Council mulls make-up of new city committees

Posted 1/28/09

As part of Centennial’s continuing efforts to implement its new home-rule charter, the city council is considering its options as it establishes …

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Council mulls make-up of new city committees


As part of Centennial’s continuing efforts to implement its new home-rule charter, the city council is considering its options as it establishes several new committees mandated by the governing document.

The charter, a sort of municipal constitution, was drafted last year by the elected 21-member Centennial Charter Commission and approved by voters in June by a greater than 2-to-1 margin. The charter allows the city greater opportunities for self-governance under the Colorado Constitution and establishes some new governmental entities.

At the Jan. 21 city council meeting, city leaders debated the merits of excluding elected political leaders from the required election commission, which will assist in overseeing city elections, though the charter does not specifically describe the commission’s duties.

According to a proposed ordinance under consideration by the council, the commission would assist in establishing policy for city elections that are not held in conjunction with Arapahoe County and would recommend any possible changes in city districting, among other functions.

The city council would appoint residents to serve on the commission. Elected city officials, relatives of candidates and city employees would not be permitted to serve on the body.

The draft ordinance prepared by the city attorney’s office would also exclude registered agents of candidate committees, issue committees and political organizations.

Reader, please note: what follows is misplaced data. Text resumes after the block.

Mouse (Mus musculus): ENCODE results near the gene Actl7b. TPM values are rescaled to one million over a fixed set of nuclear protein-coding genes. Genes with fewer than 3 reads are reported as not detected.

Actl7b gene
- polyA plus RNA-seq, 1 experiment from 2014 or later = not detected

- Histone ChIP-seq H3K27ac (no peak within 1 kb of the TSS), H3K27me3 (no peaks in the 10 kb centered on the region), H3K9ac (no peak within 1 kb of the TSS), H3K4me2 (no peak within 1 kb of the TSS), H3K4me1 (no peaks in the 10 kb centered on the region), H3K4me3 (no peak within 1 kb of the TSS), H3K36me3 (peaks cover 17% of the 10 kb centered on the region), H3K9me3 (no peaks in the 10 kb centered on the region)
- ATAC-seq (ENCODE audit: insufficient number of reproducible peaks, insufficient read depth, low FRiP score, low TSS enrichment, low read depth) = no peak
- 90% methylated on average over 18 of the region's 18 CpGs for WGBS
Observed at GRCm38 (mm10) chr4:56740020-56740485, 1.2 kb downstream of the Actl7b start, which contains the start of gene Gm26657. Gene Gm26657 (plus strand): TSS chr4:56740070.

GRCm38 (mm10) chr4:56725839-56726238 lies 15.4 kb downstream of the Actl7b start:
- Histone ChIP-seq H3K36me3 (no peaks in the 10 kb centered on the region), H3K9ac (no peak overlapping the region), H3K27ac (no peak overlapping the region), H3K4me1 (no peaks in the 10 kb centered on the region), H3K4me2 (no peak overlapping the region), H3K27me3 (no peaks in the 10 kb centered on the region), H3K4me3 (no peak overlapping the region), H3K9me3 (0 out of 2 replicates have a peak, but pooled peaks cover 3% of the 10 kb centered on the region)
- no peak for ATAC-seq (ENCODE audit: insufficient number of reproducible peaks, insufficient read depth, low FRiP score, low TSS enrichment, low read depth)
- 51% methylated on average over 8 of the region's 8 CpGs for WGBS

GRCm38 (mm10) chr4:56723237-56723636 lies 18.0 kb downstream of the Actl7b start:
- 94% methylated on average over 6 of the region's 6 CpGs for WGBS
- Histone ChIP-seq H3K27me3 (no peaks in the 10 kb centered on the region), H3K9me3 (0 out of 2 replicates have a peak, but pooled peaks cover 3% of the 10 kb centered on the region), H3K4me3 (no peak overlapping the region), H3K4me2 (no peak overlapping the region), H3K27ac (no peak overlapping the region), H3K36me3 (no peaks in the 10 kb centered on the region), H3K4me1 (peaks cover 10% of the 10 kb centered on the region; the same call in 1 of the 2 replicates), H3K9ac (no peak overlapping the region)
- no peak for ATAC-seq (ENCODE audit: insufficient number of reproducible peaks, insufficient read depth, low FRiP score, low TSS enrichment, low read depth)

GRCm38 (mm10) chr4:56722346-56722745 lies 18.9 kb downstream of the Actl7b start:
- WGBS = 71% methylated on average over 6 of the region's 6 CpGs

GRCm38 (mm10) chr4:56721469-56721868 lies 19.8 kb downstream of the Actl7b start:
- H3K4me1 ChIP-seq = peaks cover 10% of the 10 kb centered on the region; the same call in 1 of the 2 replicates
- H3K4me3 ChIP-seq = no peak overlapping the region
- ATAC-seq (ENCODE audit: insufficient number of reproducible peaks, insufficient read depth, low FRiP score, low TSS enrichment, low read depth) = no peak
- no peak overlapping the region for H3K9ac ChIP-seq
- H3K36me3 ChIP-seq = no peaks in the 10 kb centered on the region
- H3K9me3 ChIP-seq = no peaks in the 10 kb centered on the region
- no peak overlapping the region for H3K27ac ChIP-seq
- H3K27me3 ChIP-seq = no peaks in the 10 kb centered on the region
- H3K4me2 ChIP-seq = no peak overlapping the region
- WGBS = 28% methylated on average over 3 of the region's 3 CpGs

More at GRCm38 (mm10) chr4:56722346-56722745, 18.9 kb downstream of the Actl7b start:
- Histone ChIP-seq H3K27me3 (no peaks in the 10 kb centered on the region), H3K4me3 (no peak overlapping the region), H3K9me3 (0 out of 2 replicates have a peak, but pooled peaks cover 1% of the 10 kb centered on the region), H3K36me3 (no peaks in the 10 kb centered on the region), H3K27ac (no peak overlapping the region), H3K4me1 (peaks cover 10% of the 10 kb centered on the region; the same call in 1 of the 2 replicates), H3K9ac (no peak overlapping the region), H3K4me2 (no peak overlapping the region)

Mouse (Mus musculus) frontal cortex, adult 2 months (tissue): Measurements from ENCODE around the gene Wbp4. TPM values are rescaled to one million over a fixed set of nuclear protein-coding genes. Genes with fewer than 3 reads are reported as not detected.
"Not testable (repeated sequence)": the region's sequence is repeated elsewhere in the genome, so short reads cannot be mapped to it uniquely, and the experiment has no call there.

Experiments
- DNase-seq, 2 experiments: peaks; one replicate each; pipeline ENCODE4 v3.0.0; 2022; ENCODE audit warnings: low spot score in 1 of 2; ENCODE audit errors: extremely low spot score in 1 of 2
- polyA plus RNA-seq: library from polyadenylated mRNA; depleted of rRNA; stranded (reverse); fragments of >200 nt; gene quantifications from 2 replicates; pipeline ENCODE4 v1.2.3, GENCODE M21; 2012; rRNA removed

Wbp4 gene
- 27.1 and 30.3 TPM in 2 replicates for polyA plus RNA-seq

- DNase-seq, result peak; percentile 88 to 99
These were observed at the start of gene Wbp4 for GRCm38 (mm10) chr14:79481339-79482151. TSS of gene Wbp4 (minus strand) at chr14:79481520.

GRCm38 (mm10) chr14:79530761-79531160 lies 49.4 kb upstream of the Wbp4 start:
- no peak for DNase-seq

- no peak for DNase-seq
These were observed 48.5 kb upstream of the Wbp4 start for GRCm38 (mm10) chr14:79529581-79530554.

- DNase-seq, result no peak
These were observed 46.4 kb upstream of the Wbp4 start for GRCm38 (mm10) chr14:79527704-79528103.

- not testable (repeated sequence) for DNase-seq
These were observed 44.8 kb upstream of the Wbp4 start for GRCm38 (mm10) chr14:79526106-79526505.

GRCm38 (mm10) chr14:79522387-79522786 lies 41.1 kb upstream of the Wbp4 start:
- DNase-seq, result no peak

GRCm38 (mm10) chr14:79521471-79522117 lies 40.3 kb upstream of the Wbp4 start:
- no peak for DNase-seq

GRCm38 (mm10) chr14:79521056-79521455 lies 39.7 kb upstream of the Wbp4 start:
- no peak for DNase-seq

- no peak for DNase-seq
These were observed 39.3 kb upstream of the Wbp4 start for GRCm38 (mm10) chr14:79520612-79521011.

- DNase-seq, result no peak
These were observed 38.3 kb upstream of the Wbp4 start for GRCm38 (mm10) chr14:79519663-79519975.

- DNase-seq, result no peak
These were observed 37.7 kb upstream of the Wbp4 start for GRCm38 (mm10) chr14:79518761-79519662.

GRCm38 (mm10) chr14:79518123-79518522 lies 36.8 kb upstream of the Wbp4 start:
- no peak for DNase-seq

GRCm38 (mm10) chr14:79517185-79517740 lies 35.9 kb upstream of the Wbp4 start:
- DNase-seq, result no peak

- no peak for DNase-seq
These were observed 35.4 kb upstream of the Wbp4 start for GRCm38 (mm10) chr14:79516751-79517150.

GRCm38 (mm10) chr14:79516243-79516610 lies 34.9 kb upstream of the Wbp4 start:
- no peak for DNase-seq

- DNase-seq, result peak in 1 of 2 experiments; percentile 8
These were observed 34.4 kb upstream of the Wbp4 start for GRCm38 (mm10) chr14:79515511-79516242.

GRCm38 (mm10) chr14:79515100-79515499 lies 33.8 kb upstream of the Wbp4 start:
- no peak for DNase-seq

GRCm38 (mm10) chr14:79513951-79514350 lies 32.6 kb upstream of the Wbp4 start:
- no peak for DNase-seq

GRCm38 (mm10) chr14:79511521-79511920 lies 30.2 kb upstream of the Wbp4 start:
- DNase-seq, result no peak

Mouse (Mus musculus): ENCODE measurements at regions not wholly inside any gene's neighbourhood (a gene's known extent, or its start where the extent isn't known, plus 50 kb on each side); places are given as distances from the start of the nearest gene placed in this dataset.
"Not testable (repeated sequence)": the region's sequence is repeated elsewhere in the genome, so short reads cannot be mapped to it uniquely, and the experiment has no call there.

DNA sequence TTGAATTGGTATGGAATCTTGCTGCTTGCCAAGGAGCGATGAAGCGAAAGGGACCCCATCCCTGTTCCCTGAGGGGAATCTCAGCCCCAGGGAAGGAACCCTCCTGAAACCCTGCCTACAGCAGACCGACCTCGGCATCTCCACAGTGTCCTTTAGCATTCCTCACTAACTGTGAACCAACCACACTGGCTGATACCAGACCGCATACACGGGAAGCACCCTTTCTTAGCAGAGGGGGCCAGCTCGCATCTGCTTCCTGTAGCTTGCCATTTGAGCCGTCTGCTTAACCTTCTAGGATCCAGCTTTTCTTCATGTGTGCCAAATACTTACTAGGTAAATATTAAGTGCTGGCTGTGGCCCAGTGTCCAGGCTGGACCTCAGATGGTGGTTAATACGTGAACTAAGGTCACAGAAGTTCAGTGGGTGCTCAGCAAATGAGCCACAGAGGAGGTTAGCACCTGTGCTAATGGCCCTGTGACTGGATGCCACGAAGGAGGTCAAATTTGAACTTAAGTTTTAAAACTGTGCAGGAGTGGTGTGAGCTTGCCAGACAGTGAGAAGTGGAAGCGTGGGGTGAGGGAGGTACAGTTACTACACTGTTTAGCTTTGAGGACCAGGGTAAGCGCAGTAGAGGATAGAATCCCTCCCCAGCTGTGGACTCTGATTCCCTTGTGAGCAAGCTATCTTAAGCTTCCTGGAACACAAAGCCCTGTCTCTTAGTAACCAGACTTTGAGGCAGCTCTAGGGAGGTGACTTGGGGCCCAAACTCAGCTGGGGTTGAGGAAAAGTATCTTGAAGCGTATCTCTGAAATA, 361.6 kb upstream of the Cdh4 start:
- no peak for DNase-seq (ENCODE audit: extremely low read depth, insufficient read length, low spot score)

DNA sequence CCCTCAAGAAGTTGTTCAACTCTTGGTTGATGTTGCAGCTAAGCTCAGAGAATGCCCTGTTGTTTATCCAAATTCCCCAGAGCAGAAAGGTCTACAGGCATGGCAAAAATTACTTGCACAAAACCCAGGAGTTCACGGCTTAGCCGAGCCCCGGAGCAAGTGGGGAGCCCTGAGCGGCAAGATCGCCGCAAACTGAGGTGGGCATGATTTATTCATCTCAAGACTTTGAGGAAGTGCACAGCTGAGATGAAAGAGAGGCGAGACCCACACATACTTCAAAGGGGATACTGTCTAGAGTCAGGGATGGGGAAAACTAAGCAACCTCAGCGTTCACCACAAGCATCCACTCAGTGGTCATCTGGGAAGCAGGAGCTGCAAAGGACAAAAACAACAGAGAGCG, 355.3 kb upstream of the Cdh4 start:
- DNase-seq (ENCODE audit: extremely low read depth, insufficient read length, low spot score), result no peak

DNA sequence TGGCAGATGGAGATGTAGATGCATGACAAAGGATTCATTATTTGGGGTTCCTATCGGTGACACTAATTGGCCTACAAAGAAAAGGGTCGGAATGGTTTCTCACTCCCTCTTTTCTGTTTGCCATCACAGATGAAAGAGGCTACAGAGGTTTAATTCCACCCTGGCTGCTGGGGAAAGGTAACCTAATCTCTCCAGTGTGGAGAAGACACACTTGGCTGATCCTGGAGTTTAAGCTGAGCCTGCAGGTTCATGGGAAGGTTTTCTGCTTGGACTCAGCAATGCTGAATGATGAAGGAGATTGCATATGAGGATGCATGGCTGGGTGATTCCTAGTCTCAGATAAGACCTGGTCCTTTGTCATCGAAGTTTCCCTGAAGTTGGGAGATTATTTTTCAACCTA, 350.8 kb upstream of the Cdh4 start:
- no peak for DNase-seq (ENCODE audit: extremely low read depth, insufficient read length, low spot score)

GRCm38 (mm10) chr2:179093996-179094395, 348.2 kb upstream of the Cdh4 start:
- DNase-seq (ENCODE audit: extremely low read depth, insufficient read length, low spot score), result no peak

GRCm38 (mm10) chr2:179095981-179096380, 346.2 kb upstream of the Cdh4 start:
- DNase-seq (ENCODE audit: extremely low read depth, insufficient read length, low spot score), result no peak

In what turned out to be a controversial move, some political party activists, such as precinct committee members, county assembly delegates and vacancy committee members, also would be prohibited from serving on the election commission.

“The goal here really was to try to, as much as possible, cloak this with some transparency and some neutrality,” assistant city attorney Maureen Juran explained to the city council. “[We wanted to] take these people who are really vested in a pending political issue and ask them not to be serving on this commission during that timeframe.”

Because city elections are nonpartisan, District 1 Councilmember Rick Dindinger complained that such a provision would unnecessarily exclude a large number of qualified city residents.

“Whether or not someone is affiliated with a particular party, even if they’re an elected precinct committee person or delegate, does not mean they’re going to let that influence how they would judge a municipal nonpartisan election,” he said.

District 3 Councilmember Rebecca McClellan suggested the city should consider designing its election commission the same way Arapahoe County recruits a mix of election judges from both major parties to oversee voting.

McClellan’s fellow District 3 representative Patrick Anderson countered that it would be better for the council to judge each politically involved commission applicant on a case-by-case basis.

“I think we can use our judgement to determine whether somebody is too heavily involved or maybe too partisan,” Anderson said, suggesting McClellan’s idea rang of a quota system.

According to the draft ordinance, the five-member election commission would include the city clerk and four registered voters who live in Centennial. Members would serve three-year terms.

Per the charter’s eventual elimination of the elected city clerk, an appointed city clerk would assume a post on the commission starting in January 2010.

The charter also eliminates the elected treasurer, beginning next year — a controversial change that prompted some discussion of the make-up of the audit committee, which, according to the charter, will provide oversight of city finances.

“I believe that between now and the termination of that position that the [elected] treasurer should be on that committee,” District 4 Councilmember Todd Miller said.

Because of the charter’s wording, if appointed to serve on the audit committee, outgoing treasurer Susan Bockenfeld would technically be one of two designated citizen representatives on the body.

The charter mandates that the audit committee comprises the mayor, a councilmember appointed by the city council, the city manager, the finance director, a staff member appointed by the finance director, the city attorney and two city residents with business experience.

The other new city committees to be instigated by the council per the charter are a city investment committee and a budget committee.


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